In the earlier history of the Shire, parts of that land were associated with particular families of Hobbits, thus becoming the 'folklands' of those families. Over time, those associations became less clear, and by the end of the Third Age, few of these old folklands could be easily identified.
Even at that time, some remnants of the old arrangement could still be seen, especially in the Tookland, which remained the home of the Tooks, the hereditary Thains of the Shire. Other connections also survived to some extent, as with the Brandybucks of Buckland, or the Bolgers of Budgeford in the Eastfarthing.
Famous as the home of Bilbo and Frodo Baggins, Hobbiton was also historically associated with the Baggins family in general.
The folkland of the Boffin family was the Yale, a region of the Eastfarthing that lay south of Whitfurrows and west of Stock.
The Bolger family held a connection with the town of Budgeford in the Eastfarthing. This connection apparently went back some time, as the name Budgeford was said to derive in part from the the name of the Bolgers who lived there.
The family from which Lobelia Sackville-Baggins was descended settled mainly around Hardbottle in the Northfarthing, a town to which Lobelia returned after the harrowing events of the War of the Ring.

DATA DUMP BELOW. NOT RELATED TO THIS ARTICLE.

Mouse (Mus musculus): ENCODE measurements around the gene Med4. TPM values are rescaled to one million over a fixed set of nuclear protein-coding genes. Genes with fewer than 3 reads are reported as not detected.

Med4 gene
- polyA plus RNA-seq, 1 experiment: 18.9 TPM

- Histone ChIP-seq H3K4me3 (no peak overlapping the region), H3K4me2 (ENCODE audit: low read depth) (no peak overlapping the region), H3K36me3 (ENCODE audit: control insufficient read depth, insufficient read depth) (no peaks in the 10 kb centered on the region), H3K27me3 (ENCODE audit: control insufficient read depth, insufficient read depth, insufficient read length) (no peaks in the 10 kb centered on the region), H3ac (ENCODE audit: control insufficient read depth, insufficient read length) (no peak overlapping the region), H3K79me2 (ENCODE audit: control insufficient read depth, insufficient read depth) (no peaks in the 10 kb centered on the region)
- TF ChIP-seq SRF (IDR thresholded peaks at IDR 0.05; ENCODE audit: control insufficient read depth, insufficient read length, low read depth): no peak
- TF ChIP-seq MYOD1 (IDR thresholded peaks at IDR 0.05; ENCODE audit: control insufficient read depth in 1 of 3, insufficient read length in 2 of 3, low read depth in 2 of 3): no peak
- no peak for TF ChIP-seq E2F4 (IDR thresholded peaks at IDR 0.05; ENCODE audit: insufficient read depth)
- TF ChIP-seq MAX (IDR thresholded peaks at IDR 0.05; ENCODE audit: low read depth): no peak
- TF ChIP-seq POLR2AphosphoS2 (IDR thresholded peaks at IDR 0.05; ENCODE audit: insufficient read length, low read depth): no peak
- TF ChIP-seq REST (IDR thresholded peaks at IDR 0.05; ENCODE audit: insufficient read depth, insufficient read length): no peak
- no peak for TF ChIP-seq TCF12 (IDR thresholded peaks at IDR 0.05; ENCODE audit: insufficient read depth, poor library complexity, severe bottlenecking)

The heads of the Brandybuck family were the hereditary Masters of Buckland, holding sway over the lands east of the Brandywine (and also the Marish within the Shire itself). The family seat was Brandy Hall, above the town of Bucklebury.
The Cotton family was a relatively young one at the time of the War of the Ring (Farmer Cotton belonged to only the second generation to use the name) but from the beginning it was associated with the village of Bywater.
A family established after the War of the Ring, descended from Samwise Gamgee. The Fairbairns were hereditary Wardens of Westmarch, and lived at Undertowers on the Tower Hills.
The most famous member of this family was Tobold Hornblower of Longbottom in the Southfarthing, the first to grow pipe-weed in the Shire. After his time, the Hornblower family maintained a connection with the town of Longbottom.
The Maggot family farmed the land known as Bamfurlong in the Marish, though it's not clear to what extent that area can be considered a 'folkland' of the Maggots.
This branch of the Took family were descended from the more familiar Tooks of the Tookland, but were associated with the Northfarthing rather than the Westfarthing. The location of their town of Long Cleeve is not certainly known, but it was perhaps in or near the Greenfields on the banks of the Brandywine, where their ancestor Bandobras Took won a famous battle.
The Puddifoots must have been associated with Stock, and the marshlands of the Marish in which it lay, for at least several generations. The family name comes from 'puddle foot', a reference to the damp and boggy nature of the region they called home.
One of the oldest and most important families of the Shire, the Tooks had given their family name to their own folkland. The land surrounding the Thain's seat at Great Smials, the Tookland, spread across a wide area of the Westfarthing at the western end of the Green Hill Country.
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